Zack Snyder's bleak vision for Superman in Man of Steel incited rabid debates between comic book fandoms, and the bleaker-yet Batman v. Superman: Dawn of Justice only made things even more heated. More than a year and a half later, fans are still arguing about the latter film — and now, Guardians of the Galaxy director James Gunn has requested on Twitter that comic book fans agree to disagree.
Gunn is usually an affable presence on social media, but he seems legitimately irritated regarding the long debate over Snyder's Batman v Superman:
Here's Gunn's full statement:
"Every time I mention anything DC, no matter what, my feed becomes an endless screaming match about BvS. You guys are never going to convince each other - it’s just a bunch of wasted energy. At least when you’re screaming at each other about Trump, it’s something of international importance. But it’s a 2 year old movie that some people like and some people don’t. Why is someone else’s opinion so important to you. As Marvel and DC super fans you have way more in common with each other than you do with the rest of the world. So why do you spend so much time raging at each other? It’s silly. Please just stop it. Stop engaging in that way. But at the very least when you do, untag me. I’ve muted a lot of you guys, but not all. Thanks."
Gunn makes some great points, especially how "Marvel and DC super fans ... have way more in common with each other than ... with the rest of the world." It's understandable that DC fans were disappointed over poor critical reviews for the #DCEU until Wonder Woman, but fans of both companies should take Gunn's advice and rethink their perspective on how to debate over superhero movies.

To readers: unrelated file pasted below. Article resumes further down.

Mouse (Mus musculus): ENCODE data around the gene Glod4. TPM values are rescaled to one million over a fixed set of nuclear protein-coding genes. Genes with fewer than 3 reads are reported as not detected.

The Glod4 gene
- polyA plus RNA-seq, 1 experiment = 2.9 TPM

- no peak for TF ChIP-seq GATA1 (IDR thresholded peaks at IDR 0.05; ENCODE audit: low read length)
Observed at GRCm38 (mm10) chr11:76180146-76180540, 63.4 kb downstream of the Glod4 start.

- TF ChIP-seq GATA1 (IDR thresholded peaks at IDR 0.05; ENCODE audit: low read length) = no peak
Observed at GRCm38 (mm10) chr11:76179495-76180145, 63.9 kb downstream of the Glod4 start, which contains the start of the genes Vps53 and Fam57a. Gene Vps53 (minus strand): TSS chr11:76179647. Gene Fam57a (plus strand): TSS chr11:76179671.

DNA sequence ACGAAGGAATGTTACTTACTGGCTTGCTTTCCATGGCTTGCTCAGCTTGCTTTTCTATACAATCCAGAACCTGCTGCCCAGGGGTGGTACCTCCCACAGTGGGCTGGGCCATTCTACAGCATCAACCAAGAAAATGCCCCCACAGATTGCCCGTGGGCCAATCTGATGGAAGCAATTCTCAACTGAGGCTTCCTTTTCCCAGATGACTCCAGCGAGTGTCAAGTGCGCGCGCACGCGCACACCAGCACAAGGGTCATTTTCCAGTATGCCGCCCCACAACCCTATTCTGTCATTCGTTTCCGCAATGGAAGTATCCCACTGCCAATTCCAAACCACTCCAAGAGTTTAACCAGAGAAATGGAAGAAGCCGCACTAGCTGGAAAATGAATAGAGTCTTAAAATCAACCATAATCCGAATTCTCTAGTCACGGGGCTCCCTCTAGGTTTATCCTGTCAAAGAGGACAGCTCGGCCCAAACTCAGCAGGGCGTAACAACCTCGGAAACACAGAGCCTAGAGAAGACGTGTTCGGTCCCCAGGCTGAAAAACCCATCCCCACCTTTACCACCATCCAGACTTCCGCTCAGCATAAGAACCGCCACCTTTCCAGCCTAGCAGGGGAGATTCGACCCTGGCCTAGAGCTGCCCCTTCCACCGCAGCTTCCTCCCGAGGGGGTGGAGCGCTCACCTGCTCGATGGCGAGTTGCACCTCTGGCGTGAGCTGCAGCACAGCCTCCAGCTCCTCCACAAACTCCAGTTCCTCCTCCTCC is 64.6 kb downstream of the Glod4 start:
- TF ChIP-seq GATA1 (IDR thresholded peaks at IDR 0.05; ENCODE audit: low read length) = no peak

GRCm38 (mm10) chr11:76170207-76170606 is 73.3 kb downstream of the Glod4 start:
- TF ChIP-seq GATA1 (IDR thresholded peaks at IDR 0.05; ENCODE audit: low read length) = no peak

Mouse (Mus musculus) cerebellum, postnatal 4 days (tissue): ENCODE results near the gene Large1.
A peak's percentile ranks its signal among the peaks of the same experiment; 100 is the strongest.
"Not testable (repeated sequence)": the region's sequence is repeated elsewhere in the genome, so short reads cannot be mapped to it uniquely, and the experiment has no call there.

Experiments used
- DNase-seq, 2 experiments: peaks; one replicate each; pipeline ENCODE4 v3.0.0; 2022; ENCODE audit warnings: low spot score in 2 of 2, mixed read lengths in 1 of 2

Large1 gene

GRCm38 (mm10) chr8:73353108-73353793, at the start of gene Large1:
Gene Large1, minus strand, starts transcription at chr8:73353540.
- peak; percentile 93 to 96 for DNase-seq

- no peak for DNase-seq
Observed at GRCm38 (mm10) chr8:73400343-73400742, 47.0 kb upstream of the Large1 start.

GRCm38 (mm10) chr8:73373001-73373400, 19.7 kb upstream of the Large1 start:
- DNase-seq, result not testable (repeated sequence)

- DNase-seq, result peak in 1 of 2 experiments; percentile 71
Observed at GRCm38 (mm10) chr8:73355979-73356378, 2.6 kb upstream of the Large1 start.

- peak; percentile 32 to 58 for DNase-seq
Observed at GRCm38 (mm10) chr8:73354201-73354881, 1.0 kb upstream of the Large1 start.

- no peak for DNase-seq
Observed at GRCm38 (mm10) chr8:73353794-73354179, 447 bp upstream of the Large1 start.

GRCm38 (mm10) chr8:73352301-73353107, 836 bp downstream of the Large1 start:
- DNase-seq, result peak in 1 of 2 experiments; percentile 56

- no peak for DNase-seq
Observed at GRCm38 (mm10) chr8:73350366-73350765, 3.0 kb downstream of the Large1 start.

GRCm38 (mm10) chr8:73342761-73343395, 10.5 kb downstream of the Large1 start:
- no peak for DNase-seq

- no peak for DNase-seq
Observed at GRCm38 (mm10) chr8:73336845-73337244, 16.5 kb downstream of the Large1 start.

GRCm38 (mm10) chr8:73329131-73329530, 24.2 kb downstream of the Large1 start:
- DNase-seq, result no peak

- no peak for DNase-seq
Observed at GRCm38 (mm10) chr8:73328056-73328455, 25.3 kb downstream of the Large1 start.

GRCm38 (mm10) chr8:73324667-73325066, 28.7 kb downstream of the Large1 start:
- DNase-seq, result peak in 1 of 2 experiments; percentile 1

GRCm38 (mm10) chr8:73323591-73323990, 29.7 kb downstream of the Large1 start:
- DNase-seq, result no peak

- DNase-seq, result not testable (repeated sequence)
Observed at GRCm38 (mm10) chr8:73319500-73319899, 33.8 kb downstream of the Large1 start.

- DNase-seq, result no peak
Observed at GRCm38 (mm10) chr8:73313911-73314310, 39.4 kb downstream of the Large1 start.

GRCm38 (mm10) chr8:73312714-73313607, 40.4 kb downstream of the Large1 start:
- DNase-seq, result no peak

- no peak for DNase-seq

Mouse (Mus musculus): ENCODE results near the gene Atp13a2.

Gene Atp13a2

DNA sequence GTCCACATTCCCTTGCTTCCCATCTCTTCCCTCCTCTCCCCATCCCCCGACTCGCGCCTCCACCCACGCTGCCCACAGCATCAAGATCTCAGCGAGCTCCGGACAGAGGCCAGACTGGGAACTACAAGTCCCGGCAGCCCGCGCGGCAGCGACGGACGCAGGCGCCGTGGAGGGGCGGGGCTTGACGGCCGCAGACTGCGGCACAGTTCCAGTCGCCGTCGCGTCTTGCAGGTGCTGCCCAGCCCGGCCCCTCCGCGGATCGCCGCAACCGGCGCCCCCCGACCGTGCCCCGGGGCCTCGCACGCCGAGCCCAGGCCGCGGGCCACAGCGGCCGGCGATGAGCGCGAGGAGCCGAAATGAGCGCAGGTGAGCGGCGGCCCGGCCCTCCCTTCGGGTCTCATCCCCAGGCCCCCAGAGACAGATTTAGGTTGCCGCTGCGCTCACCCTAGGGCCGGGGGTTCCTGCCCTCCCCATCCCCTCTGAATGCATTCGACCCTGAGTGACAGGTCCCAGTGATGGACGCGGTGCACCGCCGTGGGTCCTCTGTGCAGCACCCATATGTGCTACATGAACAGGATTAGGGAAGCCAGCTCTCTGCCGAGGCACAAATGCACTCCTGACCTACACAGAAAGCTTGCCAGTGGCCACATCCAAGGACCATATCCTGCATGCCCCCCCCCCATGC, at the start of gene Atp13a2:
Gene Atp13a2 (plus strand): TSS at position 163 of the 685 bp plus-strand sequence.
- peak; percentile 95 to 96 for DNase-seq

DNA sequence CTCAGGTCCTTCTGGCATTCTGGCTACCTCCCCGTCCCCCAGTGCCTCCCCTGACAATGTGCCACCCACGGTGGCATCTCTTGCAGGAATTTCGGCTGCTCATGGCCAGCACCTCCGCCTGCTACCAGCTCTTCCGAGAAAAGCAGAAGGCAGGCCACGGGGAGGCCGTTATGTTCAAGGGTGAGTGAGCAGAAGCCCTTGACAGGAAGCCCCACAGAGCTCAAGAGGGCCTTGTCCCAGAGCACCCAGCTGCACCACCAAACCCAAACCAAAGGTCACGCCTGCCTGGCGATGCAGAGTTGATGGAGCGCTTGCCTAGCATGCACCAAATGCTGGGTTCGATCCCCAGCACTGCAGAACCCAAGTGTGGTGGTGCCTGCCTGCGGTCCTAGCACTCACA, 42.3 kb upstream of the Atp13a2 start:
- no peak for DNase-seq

Where Should Fans Draw The Line While Debating Over Superhero Movies?
Cinema has always been subjective in nature. As millions of people consume blockbuster movies and form an equivalent number of opinions, it isn't necessary for everyone to agree on the merits of a film. It's great that we can interpret movies in multiple ways.
However, technical aspects like fight choreography, cinematography, editing and character development aren't always open to interpretation, since they should ultimately have a sense of coherence. Fantastic Four's overuse of CGI objectively affected the quality and pace of its climax; it's indefensible. This should be pointed out so that filmmakers don't end up making similar mistakes in the future.
We're currently living in the golden era of comic book movies, as we are getting to see our childhood icons on the big screen, being played by the best actors and actresses available in the industry. However, by endlessly bickering on forums and comment sections over who did it better, we will only malign the community, the genre and ourselves.
So, if fans find people who are ready to engage and debate in a productive manner, they should go ahead and have a healthy discussion. On the other hand, if someone is obviously more interested in trolling — as opposed to delving into the thematic and technical merits of a movie — then it's best to walk away. And please, leave James Gunn out of it.